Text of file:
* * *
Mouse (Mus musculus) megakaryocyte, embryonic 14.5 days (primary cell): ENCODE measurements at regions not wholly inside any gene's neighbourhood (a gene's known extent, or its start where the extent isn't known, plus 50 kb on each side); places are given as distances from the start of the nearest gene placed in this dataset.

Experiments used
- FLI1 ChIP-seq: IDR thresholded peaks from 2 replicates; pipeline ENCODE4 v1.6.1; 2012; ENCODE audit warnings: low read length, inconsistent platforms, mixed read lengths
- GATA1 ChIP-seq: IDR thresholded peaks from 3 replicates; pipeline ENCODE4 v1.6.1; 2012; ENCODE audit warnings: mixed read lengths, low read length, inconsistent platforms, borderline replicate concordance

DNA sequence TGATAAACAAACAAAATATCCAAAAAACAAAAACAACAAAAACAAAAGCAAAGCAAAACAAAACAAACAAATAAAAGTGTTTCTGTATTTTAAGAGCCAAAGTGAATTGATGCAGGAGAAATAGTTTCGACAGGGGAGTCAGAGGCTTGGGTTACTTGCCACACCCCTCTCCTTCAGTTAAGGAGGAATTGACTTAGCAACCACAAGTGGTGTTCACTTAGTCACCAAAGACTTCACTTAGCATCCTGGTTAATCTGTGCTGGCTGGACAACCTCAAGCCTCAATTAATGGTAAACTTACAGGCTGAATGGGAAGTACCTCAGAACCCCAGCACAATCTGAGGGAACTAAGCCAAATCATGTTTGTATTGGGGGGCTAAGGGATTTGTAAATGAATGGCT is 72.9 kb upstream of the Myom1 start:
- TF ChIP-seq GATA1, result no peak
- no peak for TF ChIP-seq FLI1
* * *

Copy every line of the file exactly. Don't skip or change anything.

Mouse (Mus musculus) megakaryocyte, embryonic 14.5 days (primary cell): ENCODE measurements at regions not wholly inside any gene's neighbourhood (a gene's known extent, or its start where the extent isn't known, plus 50 kb on each side); places are given as distances from the start of the nearest gene placed in this dataset.

Experiments used
- FLI1 ChIP-seq: IDR thresholded peaks from 2 replicates; pipeline ENCODE4 v1.6.1; 2012; ENCODE audit warnings: low read length, inconsistent platforms, mixed read lengths
- GATA1 ChIP-seq: IDR thresholded peaks from 3 replicates; pipeline ENCODE4 v1.6.1; 2012; ENCODE audit warnings: mixed read lengths, low read length, inconsistent platforms, borderline replicate concordance

DNA sequence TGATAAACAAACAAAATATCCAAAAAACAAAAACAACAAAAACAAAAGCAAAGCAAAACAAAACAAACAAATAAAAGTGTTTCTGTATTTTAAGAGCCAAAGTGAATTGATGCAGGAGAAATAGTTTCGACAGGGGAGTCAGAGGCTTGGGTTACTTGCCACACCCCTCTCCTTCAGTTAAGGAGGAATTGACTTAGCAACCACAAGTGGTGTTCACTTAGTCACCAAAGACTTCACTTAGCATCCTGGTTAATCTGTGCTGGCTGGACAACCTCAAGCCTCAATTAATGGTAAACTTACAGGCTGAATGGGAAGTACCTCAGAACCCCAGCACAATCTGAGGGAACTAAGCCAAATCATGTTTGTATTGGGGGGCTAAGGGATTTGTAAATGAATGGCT is 72.9 kb upstream of the Myom1 start:
- TF ChIP-seq GATA1, result no peak
- no peak for TF ChIP-seq FLI1